Post and lintel support in contemporary use

Post and lintel support in contemporary use

A colonnade continues the post and lintel method as a series of columns and beams enveloping larger areas of space. Colonnades can be free standing or part of a larger structure. Common in Egyptian, Greek and Roman architectural design, their use creates visual rhythm and implies a sense of grandeur. Over time columns became categorized by the capital style at their tops. The smooth and unadorned Tuscan and fluted Doric columns give way to more elaborate styles: the scrolled Ionian and the high relief Corinthian.

Greek and Roman Capitals. Top row: Tuscan (L), Doric (R). Middle Row: Ionic. Bottom Row: Corinthian (L) and a composite Ionic Corinthian (R)

Greek and Roman Capitals. Top row: Tuscan (L), Doric (R). Middle Row: Ionic. Bottom Row: Corinthian (L) and a composite Ionic Corinthian (R)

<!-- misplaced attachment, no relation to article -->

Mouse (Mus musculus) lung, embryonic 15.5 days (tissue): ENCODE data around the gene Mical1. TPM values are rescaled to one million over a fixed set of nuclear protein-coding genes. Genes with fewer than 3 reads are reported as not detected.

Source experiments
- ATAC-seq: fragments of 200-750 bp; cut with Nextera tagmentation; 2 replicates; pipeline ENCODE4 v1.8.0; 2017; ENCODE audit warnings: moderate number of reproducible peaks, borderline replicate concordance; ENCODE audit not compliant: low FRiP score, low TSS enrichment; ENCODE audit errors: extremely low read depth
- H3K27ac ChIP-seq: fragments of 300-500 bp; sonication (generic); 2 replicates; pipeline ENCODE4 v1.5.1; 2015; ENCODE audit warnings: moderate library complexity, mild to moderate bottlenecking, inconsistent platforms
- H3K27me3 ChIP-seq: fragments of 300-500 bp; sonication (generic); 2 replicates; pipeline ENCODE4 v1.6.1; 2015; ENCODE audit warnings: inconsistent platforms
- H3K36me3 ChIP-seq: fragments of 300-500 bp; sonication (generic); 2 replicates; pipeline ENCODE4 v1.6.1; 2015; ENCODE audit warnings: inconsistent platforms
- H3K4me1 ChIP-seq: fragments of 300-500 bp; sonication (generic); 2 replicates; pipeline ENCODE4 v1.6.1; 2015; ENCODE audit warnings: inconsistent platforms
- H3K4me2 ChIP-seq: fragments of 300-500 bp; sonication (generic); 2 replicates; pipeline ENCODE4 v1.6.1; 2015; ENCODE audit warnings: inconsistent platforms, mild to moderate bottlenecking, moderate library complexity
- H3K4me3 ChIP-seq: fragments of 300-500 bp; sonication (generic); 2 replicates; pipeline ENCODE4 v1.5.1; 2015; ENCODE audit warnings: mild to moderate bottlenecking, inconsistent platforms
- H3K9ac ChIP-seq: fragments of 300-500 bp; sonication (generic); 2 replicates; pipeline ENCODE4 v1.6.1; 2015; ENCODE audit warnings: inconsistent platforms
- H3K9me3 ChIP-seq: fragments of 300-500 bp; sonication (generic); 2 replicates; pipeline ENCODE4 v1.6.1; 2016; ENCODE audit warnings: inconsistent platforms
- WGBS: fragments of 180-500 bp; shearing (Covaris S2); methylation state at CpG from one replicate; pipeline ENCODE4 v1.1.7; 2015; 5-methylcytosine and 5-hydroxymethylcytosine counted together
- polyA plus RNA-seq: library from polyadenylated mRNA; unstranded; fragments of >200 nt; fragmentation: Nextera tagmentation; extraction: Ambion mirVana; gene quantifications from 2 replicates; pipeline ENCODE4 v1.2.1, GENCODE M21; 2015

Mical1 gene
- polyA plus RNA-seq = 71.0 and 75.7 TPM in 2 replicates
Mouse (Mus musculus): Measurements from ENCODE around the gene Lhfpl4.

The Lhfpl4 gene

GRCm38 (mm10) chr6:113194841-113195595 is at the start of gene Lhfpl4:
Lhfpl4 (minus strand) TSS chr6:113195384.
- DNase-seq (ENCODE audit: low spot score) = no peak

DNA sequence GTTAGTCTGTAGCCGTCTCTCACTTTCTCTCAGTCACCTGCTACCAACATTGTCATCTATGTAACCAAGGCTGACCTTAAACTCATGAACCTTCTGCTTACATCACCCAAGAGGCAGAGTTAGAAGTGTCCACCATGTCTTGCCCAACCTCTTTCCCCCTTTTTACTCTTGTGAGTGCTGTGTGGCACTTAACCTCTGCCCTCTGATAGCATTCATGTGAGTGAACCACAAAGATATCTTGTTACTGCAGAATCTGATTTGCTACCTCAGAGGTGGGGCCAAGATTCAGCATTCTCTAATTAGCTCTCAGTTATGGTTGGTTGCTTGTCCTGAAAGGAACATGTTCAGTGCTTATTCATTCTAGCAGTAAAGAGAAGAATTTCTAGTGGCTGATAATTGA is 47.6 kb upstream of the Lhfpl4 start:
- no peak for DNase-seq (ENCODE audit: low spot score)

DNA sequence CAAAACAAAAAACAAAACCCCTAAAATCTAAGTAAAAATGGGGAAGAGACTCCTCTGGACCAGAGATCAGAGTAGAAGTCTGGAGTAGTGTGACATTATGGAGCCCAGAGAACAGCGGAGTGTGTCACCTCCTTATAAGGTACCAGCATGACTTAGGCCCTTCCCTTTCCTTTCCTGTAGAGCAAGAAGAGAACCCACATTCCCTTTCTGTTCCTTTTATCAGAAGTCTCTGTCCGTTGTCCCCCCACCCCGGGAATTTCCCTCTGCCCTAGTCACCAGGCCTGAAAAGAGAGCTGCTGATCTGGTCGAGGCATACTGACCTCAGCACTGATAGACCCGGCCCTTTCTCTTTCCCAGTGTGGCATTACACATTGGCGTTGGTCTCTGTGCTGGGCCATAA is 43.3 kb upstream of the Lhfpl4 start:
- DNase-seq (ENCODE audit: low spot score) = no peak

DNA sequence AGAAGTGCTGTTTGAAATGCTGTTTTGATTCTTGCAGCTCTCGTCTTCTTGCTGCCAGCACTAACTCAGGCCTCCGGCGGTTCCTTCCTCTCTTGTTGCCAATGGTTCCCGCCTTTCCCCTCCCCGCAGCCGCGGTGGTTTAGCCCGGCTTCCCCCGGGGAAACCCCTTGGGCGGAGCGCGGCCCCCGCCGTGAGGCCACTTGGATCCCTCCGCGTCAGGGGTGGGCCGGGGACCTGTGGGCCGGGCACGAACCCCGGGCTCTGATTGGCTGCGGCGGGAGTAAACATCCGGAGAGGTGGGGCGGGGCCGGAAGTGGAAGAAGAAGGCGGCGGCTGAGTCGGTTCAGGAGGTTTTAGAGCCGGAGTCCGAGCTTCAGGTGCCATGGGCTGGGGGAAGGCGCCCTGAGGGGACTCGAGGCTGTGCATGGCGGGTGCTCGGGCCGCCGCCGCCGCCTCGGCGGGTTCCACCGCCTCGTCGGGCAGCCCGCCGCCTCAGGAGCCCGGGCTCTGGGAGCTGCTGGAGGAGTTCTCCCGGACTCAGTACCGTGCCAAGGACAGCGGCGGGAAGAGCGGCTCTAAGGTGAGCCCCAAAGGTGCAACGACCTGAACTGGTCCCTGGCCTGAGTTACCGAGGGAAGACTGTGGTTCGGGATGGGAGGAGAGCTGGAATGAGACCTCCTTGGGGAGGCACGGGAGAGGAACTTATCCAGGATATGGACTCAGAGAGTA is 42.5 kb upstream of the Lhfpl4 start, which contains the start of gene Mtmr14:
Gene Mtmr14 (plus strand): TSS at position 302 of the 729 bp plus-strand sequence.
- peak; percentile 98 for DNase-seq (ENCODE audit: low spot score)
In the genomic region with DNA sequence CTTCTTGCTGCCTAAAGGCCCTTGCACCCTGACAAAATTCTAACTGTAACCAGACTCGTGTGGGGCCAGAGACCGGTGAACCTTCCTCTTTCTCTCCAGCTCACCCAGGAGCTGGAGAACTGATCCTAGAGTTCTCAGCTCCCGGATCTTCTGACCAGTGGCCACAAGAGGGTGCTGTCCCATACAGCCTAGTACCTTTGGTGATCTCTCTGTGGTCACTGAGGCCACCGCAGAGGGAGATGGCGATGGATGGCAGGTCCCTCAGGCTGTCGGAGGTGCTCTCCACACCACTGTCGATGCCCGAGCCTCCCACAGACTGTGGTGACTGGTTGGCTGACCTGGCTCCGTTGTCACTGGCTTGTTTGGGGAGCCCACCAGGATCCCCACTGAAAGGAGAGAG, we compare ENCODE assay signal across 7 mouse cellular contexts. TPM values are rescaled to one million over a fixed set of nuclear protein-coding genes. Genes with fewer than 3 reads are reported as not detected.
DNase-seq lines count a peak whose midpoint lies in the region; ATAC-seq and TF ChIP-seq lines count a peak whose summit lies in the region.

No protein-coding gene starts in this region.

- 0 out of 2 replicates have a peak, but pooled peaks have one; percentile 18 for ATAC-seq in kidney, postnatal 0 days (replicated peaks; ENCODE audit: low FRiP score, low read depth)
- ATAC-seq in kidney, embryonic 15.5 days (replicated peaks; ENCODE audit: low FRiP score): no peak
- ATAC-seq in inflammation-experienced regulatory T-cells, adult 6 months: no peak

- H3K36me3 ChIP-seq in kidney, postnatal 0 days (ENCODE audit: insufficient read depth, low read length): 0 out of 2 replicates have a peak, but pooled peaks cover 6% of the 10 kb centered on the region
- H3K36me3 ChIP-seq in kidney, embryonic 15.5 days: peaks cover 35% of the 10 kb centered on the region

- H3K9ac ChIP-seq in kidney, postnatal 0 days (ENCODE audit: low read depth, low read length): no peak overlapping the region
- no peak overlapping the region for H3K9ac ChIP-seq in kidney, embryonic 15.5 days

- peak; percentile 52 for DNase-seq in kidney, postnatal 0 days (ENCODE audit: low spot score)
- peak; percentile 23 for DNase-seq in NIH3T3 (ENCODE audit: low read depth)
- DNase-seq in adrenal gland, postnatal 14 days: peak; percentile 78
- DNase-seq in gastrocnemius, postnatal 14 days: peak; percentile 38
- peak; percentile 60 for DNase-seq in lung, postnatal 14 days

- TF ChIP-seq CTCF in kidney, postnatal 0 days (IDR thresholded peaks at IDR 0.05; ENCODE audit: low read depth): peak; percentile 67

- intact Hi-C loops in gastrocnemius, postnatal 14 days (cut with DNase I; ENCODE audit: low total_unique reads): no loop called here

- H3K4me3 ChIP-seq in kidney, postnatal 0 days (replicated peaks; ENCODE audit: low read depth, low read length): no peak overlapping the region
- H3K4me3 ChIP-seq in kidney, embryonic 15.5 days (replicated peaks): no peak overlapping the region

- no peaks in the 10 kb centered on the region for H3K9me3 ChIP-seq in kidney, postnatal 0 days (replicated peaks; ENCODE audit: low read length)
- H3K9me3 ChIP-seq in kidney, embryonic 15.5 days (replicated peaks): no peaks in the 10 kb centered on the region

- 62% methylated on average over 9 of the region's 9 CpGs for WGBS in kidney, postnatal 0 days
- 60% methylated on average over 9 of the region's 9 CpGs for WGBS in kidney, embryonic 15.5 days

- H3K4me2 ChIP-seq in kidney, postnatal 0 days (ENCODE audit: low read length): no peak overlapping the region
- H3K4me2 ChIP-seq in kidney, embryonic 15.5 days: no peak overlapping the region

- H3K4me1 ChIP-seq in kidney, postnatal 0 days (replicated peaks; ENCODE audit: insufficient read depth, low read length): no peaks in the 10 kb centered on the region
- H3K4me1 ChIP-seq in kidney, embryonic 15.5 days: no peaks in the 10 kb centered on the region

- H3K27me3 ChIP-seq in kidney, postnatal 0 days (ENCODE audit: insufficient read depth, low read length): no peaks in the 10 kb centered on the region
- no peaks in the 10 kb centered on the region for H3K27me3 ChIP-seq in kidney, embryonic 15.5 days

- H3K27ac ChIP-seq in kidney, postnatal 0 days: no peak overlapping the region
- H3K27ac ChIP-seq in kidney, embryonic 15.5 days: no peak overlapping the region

The Parthenon, a Greek temple to the mythic goddess Athena, was built in the 5th century BCE in Athens and is part of a larger community of structures in the Acropolis. All are considered pinnacles of classic Greek architecture. Ionic colonnades march across all sides of the Parthenon, the outer boundary of a very ordered interior floor plan.

Parthenon in Athens

Parthenon

Floor plan of the Parthenon

Floor plan of the Parthenon

Another example is the colonnade surrounding St. Peter's Square in the Vatican, Rome.

Gian Lorenzo Bernini, 'Colonnade at St. Peter's Square', the Vatican. 1656-67. Photo by D.F. Malan

Colonnade at St. Peter's Square, Gian Lorenzo Bernini, 1656-67. The Vatican, Rome